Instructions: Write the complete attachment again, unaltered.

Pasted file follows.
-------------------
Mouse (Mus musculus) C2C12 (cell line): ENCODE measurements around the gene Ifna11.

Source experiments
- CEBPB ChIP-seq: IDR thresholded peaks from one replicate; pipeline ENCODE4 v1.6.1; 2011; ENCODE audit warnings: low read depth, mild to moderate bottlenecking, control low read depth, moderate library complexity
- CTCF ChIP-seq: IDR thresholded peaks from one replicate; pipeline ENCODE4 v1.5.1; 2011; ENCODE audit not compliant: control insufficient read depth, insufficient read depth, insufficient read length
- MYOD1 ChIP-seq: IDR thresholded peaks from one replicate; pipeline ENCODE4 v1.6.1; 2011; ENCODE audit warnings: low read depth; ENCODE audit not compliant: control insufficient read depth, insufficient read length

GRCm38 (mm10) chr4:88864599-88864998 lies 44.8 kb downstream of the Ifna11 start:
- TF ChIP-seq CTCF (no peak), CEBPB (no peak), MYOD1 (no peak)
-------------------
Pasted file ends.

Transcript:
Mouse (Mus musculus) C2C12 (cell line): ENCODE measurements around the gene Ifna11.

Source experiments
- CEBPB ChIP-seq: IDR thresholded peaks from one replicate; pipeline ENCODE4 v1.6.1; 2011; ENCODE audit warnings: low read depth, mild to moderate bottlenecking, control low read depth, moderate library complexity
- CTCF ChIP-seq: IDR thresholded peaks from one replicate; pipeline ENCODE4 v1.5.1; 2011; ENCODE audit not compliant: control insufficient read depth, insufficient read depth, insufficient read length
- MYOD1 ChIP-seq: IDR thresholded peaks from one replicate; pipeline ENCODE4 v1.6.1; 2011; ENCODE audit warnings: low read depth; ENCODE audit not compliant: control insufficient read depth, insufficient read length

GRCm38 (mm10) chr4:88864599-88864998 lies 44.8 kb downstream of the Ifna11 start:
- TF ChIP-seq CTCF (no peak), CEBPB (no peak), MYOD1 (no peak)